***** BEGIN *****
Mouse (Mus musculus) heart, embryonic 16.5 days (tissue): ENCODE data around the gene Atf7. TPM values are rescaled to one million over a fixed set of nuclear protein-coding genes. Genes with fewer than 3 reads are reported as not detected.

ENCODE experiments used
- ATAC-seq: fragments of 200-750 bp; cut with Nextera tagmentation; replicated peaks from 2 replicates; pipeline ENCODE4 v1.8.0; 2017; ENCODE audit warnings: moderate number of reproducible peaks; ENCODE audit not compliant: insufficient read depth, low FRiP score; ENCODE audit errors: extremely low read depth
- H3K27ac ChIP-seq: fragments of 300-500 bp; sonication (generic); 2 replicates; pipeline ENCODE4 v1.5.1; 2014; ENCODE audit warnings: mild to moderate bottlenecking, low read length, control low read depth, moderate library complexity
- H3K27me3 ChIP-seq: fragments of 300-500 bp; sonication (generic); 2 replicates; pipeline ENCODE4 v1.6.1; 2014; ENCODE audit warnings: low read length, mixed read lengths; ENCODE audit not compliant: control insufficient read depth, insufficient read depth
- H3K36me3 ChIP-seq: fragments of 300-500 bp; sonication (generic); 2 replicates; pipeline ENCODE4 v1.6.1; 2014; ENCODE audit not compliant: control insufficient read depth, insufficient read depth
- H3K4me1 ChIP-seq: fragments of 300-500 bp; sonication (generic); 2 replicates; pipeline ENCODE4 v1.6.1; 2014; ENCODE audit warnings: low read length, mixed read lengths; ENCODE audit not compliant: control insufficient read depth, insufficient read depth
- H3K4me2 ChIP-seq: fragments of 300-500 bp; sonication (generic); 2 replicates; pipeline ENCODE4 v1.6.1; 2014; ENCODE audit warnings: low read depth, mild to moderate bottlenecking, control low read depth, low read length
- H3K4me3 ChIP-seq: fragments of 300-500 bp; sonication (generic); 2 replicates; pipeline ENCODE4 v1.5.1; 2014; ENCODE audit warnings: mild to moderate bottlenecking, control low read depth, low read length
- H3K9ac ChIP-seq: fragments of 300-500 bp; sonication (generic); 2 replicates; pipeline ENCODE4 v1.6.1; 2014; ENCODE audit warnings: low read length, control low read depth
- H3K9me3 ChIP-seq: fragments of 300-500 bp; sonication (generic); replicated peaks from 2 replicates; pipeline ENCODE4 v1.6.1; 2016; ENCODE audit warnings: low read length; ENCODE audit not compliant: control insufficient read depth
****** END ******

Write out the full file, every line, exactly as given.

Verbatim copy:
Mouse (Mus musculus) heart, embryonic 16.5 days (tissue): ENCODE data around the gene Atf7. TPM values are rescaled to one million over a fixed set of nuclear protein-coding genes. Genes with fewer than 3 reads are reported as not detected.

ENCODE experiments used
- ATAC-seq: fragments of 200-750 bp; cut with Nextera tagmentation; replicated peaks from 2 replicates; pipeline ENCODE4 v1.8.0; 2017; ENCODE audit warnings: moderate number of reproducible peaks; ENCODE audit not compliant: insufficient read depth, low FRiP score; ENCODE audit errors: extremely low read depth
- H3K27ac ChIP-seq: fragments of 300-500 bp; sonication (generic); 2 replicates; pipeline ENCODE4 v1.5.1; 2014; ENCODE audit warnings: mild to moderate bottlenecking, low read length, control low read depth, moderate library complexity
- H3K27me3 ChIP-seq: fragments of 300-500 bp; sonication (generic); 2 replicates; pipeline ENCODE4 v1.6.1; 2014; ENCODE audit warnings: low read length, mixed read lengths; ENCODE audit not compliant: control insufficient read depth, insufficient read depth
- H3K36me3 ChIP-seq: fragments of 300-500 bp; sonication (generic); 2 replicates; pipeline ENCODE4 v1.6.1; 2014; ENCODE audit not compliant: control insufficient read depth, insufficient read depth
- H3K4me1 ChIP-seq: fragments of 300-500 bp; sonication (generic); 2 replicates; pipeline ENCODE4 v1.6.1; 2014; ENCODE audit warnings: low read length, mixed read lengths; ENCODE audit not compliant: control insufficient read depth, insufficient read depth
- H3K4me2 ChIP-seq: fragments of 300-500 bp; sonication (generic); 2 replicates; pipeline ENCODE4 v1.6.1; 2014; ENCODE audit warnings: low read depth, mild to moderate bottlenecking, control low read depth, low read length
- H3K4me3 ChIP-seq: fragments of 300-500 bp; sonication (generic); 2 replicates; pipeline ENCODE4 v1.5.1; 2014; ENCODE audit warnings: mild to moderate bottlenecking, control low read depth, low read length
- H3K9ac ChIP-seq: fragments of 300-500 bp; sonication (generic); 2 replicates; pipeline ENCODE4 v1.6.1; 2014; ENCODE audit warnings: low read length, control low read depth
- H3K9me3 ChIP-seq: fragments of 300-500 bp; sonication (generic); replicated peaks from 2 replicates; pipeline ENCODE4 v1.6.1; 2016; ENCODE audit warnings: low read length; ENCODE audit not compliant: control insufficient read depth